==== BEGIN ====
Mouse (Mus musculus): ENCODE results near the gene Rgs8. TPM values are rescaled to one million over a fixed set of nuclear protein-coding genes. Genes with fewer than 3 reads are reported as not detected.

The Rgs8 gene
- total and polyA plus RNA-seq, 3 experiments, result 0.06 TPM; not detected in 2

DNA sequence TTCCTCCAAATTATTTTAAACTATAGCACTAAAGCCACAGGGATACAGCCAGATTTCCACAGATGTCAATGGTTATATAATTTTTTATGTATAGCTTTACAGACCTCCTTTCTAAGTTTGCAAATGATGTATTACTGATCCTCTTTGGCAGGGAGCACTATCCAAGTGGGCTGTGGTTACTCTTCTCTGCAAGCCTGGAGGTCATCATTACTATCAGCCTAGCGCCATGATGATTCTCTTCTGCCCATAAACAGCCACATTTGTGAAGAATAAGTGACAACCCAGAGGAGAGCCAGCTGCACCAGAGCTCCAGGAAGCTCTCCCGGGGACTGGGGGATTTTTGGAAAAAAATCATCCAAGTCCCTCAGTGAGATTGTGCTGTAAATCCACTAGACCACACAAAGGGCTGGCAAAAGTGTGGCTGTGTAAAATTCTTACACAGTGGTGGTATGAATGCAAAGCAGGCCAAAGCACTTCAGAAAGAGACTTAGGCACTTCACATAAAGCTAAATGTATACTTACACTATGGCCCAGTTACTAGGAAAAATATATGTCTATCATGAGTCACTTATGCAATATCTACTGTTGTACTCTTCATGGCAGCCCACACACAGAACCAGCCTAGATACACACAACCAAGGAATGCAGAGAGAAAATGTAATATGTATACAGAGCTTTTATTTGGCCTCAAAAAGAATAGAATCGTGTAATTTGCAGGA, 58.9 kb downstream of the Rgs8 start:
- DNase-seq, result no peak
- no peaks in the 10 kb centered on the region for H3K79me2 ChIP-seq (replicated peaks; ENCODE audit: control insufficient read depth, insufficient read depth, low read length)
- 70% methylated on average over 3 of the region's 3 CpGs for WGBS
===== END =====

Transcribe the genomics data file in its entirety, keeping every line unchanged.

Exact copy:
Mouse (Mus musculus): ENCODE results near the gene Rgs8. TPM values are rescaled to one million over a fixed set of nuclear protein-coding genes. Genes with fewer than 3 reads are reported as not detected.

The Rgs8 gene
- total and polyA plus RNA-seq, 3 experiments, result 0.06 TPM; not detected in 2

DNA sequence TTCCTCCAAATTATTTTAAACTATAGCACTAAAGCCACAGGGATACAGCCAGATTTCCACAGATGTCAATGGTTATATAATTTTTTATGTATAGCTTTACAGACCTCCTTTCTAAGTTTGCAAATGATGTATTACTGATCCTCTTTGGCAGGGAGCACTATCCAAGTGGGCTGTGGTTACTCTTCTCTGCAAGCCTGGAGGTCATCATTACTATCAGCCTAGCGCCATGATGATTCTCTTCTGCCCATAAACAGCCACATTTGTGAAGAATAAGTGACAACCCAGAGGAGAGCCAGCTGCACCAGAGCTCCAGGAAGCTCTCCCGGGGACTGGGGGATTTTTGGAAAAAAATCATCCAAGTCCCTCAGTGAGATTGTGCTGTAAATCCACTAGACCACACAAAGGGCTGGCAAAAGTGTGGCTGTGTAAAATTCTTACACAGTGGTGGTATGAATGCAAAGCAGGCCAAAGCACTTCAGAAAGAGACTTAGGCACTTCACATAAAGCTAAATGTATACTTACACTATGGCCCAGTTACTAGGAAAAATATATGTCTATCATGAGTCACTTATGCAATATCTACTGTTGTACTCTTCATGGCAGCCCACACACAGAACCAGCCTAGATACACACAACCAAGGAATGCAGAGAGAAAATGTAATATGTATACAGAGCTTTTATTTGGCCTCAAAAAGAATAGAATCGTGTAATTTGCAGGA, 58.9 kb downstream of the Rgs8 start:
- DNase-seq, result no peak
- no peaks in the 10 kb centered on the region for H3K79me2 ChIP-seq (replicated peaks; ENCODE audit: control insufficient read depth, insufficient read depth, low read length)
- 70% methylated on average over 3 of the region's 3 CpGs for WGBS